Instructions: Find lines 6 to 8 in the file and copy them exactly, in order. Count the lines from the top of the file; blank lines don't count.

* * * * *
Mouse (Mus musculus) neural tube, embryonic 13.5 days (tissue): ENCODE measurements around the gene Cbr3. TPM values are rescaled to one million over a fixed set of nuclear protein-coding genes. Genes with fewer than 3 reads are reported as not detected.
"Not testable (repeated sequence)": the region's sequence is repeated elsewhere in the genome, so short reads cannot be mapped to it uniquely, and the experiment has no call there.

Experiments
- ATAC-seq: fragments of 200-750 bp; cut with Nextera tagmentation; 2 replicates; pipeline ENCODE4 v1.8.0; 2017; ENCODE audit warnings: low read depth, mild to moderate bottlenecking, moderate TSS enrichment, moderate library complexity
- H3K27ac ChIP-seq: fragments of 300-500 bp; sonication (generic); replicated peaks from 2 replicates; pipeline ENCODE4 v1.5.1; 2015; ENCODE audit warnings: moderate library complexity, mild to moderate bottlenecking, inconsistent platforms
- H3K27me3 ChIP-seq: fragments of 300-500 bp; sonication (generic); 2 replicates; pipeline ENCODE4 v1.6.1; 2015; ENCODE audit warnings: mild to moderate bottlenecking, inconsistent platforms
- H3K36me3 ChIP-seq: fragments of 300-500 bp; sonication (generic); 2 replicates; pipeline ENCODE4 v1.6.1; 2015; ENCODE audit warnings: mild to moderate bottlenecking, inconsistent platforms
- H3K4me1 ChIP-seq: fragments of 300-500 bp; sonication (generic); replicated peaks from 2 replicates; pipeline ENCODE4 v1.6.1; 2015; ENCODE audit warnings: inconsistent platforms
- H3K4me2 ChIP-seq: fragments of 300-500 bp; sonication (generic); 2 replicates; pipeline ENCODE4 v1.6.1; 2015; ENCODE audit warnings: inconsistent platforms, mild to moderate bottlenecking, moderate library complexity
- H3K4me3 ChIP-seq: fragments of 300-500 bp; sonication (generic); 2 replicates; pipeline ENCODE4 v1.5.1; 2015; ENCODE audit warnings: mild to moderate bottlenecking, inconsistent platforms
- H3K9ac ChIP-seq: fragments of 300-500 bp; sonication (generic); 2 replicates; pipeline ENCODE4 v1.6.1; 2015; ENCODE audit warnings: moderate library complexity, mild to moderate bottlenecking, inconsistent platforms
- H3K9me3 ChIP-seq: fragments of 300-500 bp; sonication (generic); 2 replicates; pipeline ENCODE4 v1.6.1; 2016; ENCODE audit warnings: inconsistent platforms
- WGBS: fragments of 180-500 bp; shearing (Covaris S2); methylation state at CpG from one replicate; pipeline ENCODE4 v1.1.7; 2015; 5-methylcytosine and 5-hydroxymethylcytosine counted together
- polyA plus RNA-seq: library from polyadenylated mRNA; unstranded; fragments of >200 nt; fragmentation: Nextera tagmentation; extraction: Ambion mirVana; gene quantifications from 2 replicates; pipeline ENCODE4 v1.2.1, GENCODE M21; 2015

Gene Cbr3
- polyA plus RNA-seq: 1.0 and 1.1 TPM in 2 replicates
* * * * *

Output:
- H3K27me3 ChIP-seq: fragments of 300-500 bp; sonication (generic); 2 replicates; pipeline ENCODE4 v1.6.1; 2015; ENCODE audit warnings: mild to moderate bottlenecking, inconsistent platforms
- H3K36me3 ChIP-seq: fragments of 300-500 bp; sonication (generic); 2 replicates; pipeline ENCODE4 v1.6.1; 2015; ENCODE audit warnings: mild to moderate bottlenecking, inconsistent platforms
- H3K4me1 ChIP-seq: fragments of 300-500 bp; sonication (generic); replicated peaks from 2 replicates; pipeline ENCODE4 v1.6.1; 2015; ENCODE audit warnings: inconsistent platforms